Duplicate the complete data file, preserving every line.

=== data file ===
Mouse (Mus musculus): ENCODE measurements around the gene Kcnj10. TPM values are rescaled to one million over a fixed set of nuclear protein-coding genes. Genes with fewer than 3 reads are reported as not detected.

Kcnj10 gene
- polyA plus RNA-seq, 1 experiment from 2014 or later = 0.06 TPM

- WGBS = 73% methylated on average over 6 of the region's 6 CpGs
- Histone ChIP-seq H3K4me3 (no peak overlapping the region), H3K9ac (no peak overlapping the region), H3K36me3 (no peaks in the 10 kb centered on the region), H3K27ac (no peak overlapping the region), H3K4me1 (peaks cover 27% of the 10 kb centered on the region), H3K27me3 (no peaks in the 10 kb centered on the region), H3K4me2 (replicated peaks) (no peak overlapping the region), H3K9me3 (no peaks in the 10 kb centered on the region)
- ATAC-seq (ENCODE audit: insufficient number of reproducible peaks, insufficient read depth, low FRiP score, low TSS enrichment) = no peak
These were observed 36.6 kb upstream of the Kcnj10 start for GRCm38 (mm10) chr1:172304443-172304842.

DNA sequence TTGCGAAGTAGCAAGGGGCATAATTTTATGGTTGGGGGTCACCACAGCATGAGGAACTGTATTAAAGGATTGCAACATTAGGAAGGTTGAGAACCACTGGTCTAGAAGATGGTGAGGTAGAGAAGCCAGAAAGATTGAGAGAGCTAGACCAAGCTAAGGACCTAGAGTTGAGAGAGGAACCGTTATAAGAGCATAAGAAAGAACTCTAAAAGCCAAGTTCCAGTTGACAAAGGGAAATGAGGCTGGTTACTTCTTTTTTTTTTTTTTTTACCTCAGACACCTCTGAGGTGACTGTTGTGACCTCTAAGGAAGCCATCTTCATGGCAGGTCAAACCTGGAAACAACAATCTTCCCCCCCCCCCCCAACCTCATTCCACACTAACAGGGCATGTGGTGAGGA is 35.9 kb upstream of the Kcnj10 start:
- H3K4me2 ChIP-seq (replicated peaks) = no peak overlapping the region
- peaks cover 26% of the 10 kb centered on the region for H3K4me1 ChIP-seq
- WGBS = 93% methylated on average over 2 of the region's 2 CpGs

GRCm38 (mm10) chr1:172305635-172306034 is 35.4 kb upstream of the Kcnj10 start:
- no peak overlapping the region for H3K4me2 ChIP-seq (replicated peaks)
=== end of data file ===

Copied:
Mouse (Mus musculus): ENCODE measurements around the gene Kcnj10. TPM values are rescaled to one million over a fixed set of nuclear protein-coding genes. Genes with fewer than 3 reads are reported as not detected.

Kcnj10 gene
- polyA plus RNA-seq, 1 experiment from 2014 or later = 0.06 TPM

- WGBS = 73% methylated on average over 6 of the region's 6 CpGs
- Histone ChIP-seq H3K4me3 (no peak overlapping the region), H3K9ac (no peak overlapping the region), H3K36me3 (no peaks in the 10 kb centered on the region), H3K27ac (no peak overlapping the region), H3K4me1 (peaks cover 27% of the 10 kb centered on the region), H3K27me3 (no peaks in the 10 kb centered on the region), H3K4me2 (replicated peaks) (no peak overlapping the region), H3K9me3 (no peaks in the 10 kb centered on the region)
- ATAC-seq (ENCODE audit: insufficient number of reproducible peaks, insufficient read depth, low FRiP score, low TSS enrichment) = no peak
These were observed 36.6 kb upstream of the Kcnj10 start for GRCm38 (mm10) chr1:172304443-172304842.

DNA sequence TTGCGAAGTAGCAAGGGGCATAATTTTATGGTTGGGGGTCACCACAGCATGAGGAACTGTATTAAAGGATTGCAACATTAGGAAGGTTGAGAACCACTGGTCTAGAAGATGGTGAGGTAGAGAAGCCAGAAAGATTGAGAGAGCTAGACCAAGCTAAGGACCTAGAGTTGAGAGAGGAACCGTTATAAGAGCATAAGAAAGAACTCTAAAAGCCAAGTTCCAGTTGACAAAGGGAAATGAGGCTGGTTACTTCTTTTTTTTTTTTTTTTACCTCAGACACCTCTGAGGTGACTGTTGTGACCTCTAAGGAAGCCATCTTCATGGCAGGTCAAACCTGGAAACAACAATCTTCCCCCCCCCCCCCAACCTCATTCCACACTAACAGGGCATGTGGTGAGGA is 35.9 kb upstream of the Kcnj10 start:
- H3K4me2 ChIP-seq (replicated peaks) = no peak overlapping the region
- peaks cover 26% of the 10 kb centered on the region for H3K4me1 ChIP-seq
- WGBS = 93% methylated on average over 2 of the region's 2 CpGs

GRCm38 (mm10) chr1:172305635-172306034 is 35.4 kb upstream of the Kcnj10 start:
- no peak overlapping the region for H3K4me2 ChIP-seq (replicated peaks)